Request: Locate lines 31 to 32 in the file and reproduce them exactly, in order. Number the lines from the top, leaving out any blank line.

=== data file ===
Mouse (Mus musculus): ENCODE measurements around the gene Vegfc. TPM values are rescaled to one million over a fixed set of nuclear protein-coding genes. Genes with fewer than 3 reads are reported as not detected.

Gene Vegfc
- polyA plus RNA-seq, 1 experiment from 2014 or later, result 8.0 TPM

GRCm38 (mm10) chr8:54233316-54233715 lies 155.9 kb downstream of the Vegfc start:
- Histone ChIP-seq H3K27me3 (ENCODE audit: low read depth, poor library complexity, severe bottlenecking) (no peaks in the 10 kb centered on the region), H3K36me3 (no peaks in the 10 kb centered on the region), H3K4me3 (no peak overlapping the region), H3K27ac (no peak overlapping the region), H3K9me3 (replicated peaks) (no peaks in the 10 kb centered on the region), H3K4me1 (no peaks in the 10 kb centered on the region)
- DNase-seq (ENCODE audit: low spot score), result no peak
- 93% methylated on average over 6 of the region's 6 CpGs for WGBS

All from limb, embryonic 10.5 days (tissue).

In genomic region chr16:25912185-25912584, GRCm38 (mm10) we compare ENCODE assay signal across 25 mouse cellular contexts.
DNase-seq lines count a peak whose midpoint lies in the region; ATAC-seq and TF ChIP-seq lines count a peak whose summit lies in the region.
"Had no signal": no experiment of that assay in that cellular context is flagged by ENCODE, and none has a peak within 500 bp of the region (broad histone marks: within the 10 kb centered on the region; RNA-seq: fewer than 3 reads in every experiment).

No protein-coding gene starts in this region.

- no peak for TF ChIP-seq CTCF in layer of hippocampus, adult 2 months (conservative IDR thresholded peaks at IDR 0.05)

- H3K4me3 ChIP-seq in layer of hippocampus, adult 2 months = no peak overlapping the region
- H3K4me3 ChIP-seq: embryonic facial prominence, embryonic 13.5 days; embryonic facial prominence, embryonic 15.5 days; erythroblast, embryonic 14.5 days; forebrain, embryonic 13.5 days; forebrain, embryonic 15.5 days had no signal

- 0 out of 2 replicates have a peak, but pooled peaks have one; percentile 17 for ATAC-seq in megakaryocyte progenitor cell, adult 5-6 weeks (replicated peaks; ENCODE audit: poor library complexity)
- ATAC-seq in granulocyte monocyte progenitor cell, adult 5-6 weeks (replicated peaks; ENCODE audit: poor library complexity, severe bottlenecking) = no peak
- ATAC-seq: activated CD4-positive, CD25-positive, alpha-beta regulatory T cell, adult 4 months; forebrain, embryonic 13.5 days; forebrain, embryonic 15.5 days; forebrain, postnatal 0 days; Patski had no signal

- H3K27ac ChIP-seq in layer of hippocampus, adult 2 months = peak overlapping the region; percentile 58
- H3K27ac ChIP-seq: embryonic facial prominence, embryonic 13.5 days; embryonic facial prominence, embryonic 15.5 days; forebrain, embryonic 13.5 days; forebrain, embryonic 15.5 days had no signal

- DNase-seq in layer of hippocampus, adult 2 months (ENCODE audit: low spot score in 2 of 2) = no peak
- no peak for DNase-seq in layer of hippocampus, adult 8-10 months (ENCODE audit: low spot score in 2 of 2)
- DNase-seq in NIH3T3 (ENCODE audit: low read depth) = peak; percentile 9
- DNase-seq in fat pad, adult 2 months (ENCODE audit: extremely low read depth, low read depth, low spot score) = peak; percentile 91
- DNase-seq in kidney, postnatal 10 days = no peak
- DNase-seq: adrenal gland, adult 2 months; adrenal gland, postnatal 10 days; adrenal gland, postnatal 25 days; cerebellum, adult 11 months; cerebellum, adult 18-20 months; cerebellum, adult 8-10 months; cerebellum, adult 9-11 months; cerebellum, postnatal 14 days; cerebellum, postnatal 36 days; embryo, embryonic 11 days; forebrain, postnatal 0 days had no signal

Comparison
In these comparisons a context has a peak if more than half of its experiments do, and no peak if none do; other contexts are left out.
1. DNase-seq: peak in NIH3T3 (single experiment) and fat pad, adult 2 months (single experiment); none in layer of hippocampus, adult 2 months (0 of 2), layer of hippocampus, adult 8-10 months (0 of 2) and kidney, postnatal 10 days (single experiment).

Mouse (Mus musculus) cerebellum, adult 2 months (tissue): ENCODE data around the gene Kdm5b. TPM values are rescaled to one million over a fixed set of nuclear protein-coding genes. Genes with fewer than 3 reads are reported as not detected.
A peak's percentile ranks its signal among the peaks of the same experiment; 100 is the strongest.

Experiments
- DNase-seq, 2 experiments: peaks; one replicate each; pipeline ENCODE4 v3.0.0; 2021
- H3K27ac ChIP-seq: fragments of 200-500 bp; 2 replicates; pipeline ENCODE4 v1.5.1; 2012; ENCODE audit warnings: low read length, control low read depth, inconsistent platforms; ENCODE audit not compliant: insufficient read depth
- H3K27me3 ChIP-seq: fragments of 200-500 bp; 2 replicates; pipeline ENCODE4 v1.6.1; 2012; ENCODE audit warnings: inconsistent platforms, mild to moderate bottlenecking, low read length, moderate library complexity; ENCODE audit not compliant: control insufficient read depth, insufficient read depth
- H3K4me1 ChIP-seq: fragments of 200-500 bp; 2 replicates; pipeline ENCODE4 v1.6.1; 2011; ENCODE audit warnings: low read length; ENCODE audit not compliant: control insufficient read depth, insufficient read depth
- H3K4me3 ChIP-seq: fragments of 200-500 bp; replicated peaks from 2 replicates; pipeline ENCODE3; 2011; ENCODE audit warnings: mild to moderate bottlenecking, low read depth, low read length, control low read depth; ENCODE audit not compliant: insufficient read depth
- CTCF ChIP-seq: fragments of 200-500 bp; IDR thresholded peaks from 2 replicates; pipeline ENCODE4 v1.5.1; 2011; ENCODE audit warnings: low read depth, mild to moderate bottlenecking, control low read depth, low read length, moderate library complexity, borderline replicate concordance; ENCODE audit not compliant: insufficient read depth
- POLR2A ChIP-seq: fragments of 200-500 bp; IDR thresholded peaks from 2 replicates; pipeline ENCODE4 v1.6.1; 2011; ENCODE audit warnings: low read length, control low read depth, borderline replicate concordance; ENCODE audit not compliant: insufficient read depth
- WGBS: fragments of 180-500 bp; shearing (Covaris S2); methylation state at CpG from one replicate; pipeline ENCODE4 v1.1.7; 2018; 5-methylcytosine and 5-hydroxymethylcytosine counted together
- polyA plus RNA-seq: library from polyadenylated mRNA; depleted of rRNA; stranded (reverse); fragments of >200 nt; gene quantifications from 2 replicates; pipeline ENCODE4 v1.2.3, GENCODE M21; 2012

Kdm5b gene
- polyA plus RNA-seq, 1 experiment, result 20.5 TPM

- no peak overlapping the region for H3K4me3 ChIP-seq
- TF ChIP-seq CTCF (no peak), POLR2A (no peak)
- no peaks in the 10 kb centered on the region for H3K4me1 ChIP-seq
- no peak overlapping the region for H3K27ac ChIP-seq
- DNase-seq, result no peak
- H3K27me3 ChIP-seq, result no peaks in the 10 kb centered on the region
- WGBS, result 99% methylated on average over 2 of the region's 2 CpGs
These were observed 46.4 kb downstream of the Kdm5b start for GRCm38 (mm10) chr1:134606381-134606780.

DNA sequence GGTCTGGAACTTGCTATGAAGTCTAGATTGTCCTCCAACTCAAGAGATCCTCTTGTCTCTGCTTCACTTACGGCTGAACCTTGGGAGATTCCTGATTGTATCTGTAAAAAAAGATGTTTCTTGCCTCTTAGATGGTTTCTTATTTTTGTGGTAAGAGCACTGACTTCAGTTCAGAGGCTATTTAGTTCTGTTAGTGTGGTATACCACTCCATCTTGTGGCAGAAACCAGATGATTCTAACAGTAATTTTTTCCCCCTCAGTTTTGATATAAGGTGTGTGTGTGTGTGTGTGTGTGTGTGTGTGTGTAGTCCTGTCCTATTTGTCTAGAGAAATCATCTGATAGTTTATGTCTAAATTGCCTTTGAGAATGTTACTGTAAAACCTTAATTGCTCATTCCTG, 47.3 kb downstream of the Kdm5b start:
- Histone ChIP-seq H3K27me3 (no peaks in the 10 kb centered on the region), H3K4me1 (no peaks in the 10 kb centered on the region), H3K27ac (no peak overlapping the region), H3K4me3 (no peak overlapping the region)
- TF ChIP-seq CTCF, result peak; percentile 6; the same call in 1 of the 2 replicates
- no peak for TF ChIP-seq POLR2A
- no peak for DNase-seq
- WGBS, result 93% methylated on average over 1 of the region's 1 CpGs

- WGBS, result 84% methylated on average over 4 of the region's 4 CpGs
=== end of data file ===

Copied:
A peak's percentile ranks its signal among the peaks of the same experiment; 100 is the strongest.

Experiments